For most employers, the majority of the disputes they experience about discipline and termination of employees arise out of the protections employees enjoy from federal and state anti-discrimination statutes. However, employees also enjoy rights that are protected by the NLRA, even those employees who are not represented by a labor union. As we have addressed recently, disciplining employees based on statements about their employment made via social media can potentially present problems. Employers also should be aware of the risks involved when taking action against employees for comments made through more traditional medium. Recently, the NLRB found that an employer violated federal labor law when it fired employees for participating in a television interview and making comments critical of their employer.
Employees are entitled to engage in protected concerted activity for mutual aid or protection under Section 7 of the NLRA. It is unlawful for employers to interfere with, restrain, or coerce employees in the exercise of these rights or to take adverse action to discourage employees from engaging in union activities. An employee’s right to comment about workplace issues is not unlimited — disloyal disparagement of an employer will not fall under the NLRA’s protection.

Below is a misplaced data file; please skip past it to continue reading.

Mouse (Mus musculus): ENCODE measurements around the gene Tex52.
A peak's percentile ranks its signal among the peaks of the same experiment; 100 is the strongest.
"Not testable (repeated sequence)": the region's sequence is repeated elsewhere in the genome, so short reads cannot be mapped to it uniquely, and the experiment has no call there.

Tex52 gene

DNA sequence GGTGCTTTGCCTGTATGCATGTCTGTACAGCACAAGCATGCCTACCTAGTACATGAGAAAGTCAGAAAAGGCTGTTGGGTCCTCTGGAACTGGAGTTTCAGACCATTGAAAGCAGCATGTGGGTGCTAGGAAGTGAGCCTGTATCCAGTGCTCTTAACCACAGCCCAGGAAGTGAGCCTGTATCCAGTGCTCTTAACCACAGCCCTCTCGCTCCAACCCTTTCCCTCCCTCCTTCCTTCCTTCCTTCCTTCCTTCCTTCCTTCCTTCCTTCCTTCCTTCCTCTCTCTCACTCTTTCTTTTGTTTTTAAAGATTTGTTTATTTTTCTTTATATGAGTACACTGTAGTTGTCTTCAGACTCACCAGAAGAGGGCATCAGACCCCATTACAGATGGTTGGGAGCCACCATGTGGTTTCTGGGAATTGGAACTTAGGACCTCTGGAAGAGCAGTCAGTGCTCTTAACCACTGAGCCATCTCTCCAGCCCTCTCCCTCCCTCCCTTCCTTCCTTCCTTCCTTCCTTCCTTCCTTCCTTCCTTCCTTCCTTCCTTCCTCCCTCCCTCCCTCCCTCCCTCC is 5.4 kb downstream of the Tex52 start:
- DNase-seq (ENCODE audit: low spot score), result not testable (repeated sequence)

In the recent MasTec NLRB decision, an employer changed its method of compensating its technicians, making them subject to a back-charge if certain performance measures were not met. The technicians complained to their employer about the new pay method, but to no avail. Several weeks later, a group of technicians went to a local television station in their uniforms and were interviewed as a group for a news story. In the interview, the technicians voiced their objection to the new pay system and claimed they had been urged to tell lies to customers. Shortly after the interview aired, the technicians were terminated by their employer.
The employer claimed that while the technicians’ statements on television were related to a labor dispute, the statements were false, inaccurate, and misleading. Unfortunately for the employer, the NLRB disagreed, finding that the technicians’ communications and statements during the interview were not maliciously untrue or made with reckless disregard for their truth; any departures from the truth had been no more than good-faith misstatements or incomplete statements. Most critical in the NLRB’s decision that the technicians’ conduct was protected was the connection between the employees’ statements and their pay dispute with their employer.
Regardless of whether it occurs on television or some form of social media, employees do enjoy certain protection allowing them to voice labor concerns. Whether or not an employee’s specific conduct is protected from employer action depends on the particular circumstances surrounding the conduct. For example, employees are not protected if they publicly criticize an employer’s product and business practices without connecting their criticisms to a labor dispute. Additionally, an employer may still terminate employees when their conduct amounts to disloyal disparagement of the employer. Before taking action against an employee for “speaking out,” an employer should carefully evaluate whether an employee’s comments or conduct does indeed relate to some labor dispute, such as the technicians’ pay in MasTec.